BOSTON (Reuters) - U.S. prosecutors brought tax charges on Tuesday against a Harvard University professor accused of lying to authorities about his ties to a China-run recruitment program and funding he allegedly received from the Chinese government for research.
Charles Lieber, the former chair of Harvard’s chemistry and chemical biology department, was charged in an indictment filed in federal court in Boston with failing to report income he received from Wuhan University of Technology in China.
The four tax-related counts are in addition to two counts of making false statements to federal authorities that Lieber, 61, pleaded not guilty to in June.
Marc Mukasey, his lawyer, said in a statement that Lieber was innocent. “He didn’t hide anything, and he didn’t get paid as the government alleges,” he said.
Lieber’s case is one of the highest-profile to emerge from a U.S. Justice Department crackdown on Chinese influence within universities amid concerns about spying and intellectual property theft by the Chinese government.
The case centers on China’s Thousand Talents Program, which U.S. authorities say China uses to entice overseas Chinese citizens and foreign researchers to share their knowledge with China in exchange for perks including research funding.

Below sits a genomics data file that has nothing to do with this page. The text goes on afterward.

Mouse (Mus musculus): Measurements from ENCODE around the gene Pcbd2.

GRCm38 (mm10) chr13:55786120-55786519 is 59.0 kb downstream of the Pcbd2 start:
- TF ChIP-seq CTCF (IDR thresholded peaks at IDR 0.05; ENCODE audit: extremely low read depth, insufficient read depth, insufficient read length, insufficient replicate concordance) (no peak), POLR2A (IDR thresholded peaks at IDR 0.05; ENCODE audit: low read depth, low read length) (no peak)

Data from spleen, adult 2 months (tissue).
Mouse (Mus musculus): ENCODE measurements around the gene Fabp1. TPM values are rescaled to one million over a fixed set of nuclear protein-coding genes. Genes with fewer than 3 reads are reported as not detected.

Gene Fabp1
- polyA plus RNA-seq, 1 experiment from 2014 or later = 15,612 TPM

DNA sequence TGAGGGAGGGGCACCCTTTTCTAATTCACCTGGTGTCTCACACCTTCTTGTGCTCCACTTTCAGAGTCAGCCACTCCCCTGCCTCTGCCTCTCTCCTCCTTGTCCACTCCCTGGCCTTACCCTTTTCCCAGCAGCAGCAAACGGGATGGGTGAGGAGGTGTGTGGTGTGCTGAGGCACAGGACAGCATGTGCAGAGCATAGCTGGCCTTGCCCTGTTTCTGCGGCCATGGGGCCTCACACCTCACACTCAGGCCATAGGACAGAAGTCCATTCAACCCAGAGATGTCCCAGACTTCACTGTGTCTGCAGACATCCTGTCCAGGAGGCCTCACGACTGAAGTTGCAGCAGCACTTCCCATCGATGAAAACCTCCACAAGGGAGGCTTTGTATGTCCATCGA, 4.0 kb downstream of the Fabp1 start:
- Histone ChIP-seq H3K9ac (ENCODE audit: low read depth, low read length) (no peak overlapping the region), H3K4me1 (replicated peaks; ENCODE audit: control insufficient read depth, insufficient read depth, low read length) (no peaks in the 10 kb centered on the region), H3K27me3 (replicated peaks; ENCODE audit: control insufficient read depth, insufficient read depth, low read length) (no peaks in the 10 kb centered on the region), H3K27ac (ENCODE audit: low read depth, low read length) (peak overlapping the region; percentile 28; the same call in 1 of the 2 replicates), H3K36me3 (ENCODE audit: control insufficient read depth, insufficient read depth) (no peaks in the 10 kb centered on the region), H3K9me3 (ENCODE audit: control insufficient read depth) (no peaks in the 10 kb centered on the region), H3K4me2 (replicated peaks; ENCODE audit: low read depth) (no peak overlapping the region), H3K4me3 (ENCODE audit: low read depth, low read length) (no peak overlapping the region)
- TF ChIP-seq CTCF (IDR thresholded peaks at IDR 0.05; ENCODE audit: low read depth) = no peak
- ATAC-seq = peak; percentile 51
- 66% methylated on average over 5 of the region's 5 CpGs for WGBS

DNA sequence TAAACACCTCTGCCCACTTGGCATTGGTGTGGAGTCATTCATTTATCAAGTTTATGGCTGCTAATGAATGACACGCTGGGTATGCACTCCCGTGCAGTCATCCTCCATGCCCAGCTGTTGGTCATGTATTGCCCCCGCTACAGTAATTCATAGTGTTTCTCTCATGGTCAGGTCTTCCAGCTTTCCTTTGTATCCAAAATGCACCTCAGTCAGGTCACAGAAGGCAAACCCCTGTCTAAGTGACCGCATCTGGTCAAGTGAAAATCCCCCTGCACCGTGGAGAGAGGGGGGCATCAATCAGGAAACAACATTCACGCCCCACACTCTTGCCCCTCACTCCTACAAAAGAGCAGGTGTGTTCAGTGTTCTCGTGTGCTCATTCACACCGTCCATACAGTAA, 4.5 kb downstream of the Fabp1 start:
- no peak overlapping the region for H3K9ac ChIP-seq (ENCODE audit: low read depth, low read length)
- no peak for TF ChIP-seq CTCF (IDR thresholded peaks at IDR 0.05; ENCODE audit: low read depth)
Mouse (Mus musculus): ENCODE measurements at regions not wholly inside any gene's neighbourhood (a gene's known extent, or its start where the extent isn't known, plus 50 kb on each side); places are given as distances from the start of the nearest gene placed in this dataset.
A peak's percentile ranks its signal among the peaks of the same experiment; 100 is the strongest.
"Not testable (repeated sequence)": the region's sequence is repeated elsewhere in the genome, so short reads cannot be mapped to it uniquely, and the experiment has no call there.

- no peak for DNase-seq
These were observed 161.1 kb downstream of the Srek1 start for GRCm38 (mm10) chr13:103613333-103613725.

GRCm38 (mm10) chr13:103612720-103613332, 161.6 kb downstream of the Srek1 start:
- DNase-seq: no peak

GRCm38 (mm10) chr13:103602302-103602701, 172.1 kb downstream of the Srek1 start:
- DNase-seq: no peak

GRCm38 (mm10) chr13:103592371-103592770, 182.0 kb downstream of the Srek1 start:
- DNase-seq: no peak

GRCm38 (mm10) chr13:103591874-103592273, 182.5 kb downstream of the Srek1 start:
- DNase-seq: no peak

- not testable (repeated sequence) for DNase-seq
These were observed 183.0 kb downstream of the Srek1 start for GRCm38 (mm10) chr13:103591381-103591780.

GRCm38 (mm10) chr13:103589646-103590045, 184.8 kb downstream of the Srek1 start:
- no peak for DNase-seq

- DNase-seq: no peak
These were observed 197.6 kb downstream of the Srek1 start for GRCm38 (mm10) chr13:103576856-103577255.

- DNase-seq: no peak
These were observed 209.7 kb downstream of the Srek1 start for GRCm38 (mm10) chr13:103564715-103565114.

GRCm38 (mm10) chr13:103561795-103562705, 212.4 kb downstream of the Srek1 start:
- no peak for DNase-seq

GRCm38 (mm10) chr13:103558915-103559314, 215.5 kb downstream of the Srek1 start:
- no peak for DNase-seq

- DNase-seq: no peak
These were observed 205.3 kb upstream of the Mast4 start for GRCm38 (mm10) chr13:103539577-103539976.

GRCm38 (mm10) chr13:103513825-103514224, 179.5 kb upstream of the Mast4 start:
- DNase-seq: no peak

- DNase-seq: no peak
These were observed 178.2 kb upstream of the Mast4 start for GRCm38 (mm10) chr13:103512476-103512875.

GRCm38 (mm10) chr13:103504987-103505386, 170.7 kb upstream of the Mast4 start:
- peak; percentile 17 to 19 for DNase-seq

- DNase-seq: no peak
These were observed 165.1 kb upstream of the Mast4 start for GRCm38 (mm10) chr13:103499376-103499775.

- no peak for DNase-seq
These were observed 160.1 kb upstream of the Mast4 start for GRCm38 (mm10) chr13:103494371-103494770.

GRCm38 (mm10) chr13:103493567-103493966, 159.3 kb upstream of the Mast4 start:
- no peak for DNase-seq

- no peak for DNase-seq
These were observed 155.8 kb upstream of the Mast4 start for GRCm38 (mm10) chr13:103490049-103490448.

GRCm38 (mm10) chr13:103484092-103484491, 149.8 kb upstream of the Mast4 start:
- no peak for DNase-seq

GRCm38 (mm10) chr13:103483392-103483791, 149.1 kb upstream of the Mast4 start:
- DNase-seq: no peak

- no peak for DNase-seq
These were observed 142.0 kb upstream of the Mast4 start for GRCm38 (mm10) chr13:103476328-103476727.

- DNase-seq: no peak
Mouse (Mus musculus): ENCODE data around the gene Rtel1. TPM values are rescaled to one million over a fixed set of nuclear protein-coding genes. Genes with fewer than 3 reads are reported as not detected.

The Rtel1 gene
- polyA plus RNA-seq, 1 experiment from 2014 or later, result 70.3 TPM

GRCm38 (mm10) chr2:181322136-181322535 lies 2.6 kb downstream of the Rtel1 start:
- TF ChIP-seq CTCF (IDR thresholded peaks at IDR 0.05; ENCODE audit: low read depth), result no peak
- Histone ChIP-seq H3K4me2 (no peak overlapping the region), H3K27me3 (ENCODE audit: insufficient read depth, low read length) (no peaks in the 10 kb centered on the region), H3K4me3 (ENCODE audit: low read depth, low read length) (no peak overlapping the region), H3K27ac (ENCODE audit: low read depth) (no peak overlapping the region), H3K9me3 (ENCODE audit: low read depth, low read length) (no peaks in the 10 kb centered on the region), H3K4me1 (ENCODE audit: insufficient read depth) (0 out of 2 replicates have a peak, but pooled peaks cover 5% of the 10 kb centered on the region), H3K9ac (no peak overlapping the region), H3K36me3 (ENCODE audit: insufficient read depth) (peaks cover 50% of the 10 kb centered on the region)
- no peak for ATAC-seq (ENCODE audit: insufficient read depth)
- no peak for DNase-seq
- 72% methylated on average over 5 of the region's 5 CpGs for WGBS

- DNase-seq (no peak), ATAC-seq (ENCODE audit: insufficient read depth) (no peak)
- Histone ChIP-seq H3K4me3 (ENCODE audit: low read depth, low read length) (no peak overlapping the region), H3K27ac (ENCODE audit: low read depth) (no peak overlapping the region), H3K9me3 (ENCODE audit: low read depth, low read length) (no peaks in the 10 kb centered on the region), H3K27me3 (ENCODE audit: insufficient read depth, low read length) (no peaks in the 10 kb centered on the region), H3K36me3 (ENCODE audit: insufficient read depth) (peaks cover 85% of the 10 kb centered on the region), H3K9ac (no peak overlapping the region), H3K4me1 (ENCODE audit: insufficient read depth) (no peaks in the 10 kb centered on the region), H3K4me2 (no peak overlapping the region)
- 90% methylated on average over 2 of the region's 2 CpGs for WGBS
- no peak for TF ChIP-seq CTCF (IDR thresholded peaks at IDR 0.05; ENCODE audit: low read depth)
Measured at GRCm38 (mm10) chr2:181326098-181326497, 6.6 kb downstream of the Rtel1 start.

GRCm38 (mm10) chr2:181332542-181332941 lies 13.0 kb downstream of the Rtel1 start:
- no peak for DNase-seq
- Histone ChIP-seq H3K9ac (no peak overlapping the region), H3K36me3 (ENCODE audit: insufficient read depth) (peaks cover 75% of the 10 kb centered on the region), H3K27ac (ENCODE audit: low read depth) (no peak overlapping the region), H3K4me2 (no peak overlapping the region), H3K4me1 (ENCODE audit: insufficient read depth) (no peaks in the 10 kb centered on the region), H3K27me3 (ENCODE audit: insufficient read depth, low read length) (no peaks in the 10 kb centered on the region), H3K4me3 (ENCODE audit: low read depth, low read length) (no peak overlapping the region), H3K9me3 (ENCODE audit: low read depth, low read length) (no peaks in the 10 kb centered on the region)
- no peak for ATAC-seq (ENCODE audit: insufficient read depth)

Prosecutors said Lieber in 2011 became a “strategic scientist” at Wuhan University of Technology and later contractually participated in the Thousand Talents Program.
Under his contract, Lieber was paid up to $50,000 a month and living expenses of up to $158,000, prosecutors said. He also was awarded more than $1.5 million to establish a research lab, the prosecutors said.
In exchange, Lieber agreed to organize international conferences, publish articles and apply for patents in the university’s name, prosecutors said.
Prosecutors alleged that in 2018 and 2019, Lieber lied to U.S. authorities about his involvement in the Thousand Talents Plan and affiliation with Wuhan University of Technology.
Reporting by Nate Raymond in Boston; Editing by Peter Cooney
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